Smartphone users more interested in the nuts and bolts of technology may go for an Android phone, he explains. Apple's products appeal to a different crowd.
'I think people who use iphones like them because “they just work,”' he says. 'Part of the reason they just work is because Apple is either very vigilant or diligent…to shape and control every aspect of the experience.'
Thanks to a handful of high profile leaks, US drones are getting some attention. But Begley believes there is a limit to how much people understand, himself included. Before starting to make the app, 'I had a general sense of hidden drone wars but never actually had a granular understanding,' he says.
From the start of the project one line of the drones debate grabbed his attention. 'When I started thinking about the app I actually didn't know about the Bureau's data sets,' he explains. 'I was considering using New America Foundation's data.'
But as the accuracy of New America Foundation's data was challenged in the media, Begley turned to the Bureau. 'In light of recent questions of their under reporting, and their potentially severe under reporting, it just made sense to use the best data set around.'
Unfortunately, it just isn't coming soon to an Apple Store near you.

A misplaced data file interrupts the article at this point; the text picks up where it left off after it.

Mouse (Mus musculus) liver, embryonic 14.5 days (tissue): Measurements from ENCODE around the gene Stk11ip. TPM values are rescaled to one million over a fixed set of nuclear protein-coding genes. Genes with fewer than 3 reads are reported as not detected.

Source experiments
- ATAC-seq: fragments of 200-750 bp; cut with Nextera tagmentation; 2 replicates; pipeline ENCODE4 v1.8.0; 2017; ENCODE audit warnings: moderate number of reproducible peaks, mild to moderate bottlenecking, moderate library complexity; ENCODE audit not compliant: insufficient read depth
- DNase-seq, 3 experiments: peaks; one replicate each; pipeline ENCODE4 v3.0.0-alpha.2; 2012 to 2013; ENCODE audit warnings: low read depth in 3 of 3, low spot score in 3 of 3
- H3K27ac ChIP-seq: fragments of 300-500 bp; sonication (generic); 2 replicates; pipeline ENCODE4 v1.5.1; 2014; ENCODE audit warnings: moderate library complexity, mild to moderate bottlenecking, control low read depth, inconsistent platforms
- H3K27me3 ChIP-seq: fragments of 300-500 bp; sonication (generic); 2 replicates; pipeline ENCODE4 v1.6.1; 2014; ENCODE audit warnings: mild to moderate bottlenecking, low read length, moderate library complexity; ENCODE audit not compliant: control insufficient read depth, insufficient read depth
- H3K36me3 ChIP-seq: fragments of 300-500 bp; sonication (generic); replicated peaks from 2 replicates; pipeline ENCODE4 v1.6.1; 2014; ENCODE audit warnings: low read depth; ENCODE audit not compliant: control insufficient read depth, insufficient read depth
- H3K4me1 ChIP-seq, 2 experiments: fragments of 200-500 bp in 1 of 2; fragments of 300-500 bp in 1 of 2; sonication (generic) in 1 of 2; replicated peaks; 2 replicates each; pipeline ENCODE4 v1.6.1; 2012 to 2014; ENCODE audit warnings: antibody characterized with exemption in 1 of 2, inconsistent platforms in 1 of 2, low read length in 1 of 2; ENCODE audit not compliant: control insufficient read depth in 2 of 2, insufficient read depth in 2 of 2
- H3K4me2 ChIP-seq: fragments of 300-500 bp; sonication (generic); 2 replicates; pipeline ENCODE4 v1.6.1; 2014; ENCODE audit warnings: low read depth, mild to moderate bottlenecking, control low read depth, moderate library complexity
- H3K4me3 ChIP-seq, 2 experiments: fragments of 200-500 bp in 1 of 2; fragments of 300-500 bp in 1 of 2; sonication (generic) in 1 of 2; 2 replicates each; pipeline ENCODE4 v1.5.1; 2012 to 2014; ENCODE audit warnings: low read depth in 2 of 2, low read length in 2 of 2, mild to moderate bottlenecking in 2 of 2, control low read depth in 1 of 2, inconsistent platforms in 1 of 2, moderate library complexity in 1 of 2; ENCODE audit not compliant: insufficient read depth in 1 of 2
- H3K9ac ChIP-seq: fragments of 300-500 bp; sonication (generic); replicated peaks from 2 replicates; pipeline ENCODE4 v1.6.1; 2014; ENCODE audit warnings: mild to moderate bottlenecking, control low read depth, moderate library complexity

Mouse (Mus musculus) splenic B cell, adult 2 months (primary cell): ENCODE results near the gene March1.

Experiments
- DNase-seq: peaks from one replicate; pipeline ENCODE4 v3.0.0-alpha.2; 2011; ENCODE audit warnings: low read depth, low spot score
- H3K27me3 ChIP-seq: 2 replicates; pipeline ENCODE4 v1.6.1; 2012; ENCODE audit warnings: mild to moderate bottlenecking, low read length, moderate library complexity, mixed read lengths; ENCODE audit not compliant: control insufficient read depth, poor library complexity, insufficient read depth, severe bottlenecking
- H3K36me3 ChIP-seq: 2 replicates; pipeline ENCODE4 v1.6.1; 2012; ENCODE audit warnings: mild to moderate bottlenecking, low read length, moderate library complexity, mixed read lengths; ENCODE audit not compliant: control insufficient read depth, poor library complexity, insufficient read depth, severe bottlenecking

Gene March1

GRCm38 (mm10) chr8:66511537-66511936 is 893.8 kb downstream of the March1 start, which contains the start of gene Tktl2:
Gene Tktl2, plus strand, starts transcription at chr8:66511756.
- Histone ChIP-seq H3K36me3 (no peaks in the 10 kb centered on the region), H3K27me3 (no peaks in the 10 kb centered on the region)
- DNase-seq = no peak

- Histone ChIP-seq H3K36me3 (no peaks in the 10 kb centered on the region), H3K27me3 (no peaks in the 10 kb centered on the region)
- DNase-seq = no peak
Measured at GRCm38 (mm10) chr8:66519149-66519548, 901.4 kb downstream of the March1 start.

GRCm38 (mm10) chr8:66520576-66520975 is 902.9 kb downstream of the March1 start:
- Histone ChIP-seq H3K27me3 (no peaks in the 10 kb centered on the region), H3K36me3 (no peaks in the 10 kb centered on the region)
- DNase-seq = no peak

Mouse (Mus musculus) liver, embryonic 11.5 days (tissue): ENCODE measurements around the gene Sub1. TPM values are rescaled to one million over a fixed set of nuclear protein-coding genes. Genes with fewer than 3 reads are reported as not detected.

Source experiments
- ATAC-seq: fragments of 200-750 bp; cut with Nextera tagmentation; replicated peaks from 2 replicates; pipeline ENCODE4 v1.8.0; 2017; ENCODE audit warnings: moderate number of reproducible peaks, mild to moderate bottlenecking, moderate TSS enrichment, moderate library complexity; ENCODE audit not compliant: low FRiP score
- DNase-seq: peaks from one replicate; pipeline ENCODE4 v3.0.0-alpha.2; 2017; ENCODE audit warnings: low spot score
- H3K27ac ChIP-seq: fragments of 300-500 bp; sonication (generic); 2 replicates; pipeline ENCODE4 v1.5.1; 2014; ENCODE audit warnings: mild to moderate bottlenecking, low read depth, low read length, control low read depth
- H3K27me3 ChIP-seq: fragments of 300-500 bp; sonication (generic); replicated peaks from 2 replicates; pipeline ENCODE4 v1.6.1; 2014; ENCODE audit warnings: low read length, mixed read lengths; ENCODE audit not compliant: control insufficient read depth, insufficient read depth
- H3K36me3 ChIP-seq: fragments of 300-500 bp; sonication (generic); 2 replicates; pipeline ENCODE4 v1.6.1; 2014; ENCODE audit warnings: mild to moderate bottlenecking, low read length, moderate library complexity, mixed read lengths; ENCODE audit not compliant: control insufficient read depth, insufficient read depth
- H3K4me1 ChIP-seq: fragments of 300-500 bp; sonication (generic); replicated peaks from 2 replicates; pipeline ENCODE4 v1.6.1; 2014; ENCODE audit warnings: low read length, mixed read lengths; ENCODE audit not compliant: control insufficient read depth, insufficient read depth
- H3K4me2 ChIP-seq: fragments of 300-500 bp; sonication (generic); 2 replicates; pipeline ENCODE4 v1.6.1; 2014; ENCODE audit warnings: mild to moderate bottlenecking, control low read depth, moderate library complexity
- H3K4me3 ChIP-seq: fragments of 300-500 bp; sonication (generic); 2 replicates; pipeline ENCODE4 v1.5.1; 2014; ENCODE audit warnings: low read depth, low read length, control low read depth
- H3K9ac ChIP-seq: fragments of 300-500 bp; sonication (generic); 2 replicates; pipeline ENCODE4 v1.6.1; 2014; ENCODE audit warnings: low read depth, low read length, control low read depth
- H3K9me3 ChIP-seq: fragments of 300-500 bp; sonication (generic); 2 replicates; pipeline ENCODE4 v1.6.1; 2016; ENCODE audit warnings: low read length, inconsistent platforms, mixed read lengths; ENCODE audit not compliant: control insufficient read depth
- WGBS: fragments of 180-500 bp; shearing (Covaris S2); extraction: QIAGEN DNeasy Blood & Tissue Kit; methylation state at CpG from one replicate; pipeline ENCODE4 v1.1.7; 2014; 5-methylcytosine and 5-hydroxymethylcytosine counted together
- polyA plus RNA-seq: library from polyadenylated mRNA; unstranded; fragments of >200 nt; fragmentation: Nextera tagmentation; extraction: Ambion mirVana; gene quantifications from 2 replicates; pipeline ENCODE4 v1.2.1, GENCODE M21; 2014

Pakistan Drone Statistics Visualized
Bureau Drones Team
(July 2, 2012) -- These graphs accurately reflect the Bureau's data on CIA drone strikes in Pakistan to the most recent strike.
They are designed to illustrate in the simplest possible way key statistical data from our investigation. Click on a graph to enlarge. You are free to download and to reproduce them, provided the Bureau is credited.
Interactive Timeline of All Recorded CIA Drone Strikes
David Peg / The Bureau of Investigation
(August 10, 2011) -- We've constructed an interactive timeline of drone strikes in Pakistan using TimeGlider, a program that's freely available online. Our timeline includes every single Pakistani drone strike that's recorded in the Bureau's database, and can be scaled according to your preferences.
You can move the timeline backwards and forwards by scrolling from left to right, and can use the slider interface on the right-hand side of the screen to view more or fewer events in a single screen. Zooming further out is a great way to see how significant geopolitical events provoke increases in strike frequency. However, be aware that zooming too far out can slow the program down.
Click the blue 'legend' icon in the top left of the screen to bring up a code explaining what our different icons mean. By selecting multiple keys within the legend, you can instruct TimeGlider to only display events in a certain region, or civilian casualties only.
Click the 'Pakistan' icon in the top left to bring up a series of further options, then click 'List'. You can use this interface to search for a particular strike or strikes. Try searching for a particular location or date, or alternatively search by the Bureau ID that we have assigned each strike.
Posted in accordance with Title 17, Section 107, US Code, for noncommercial, educational purposes.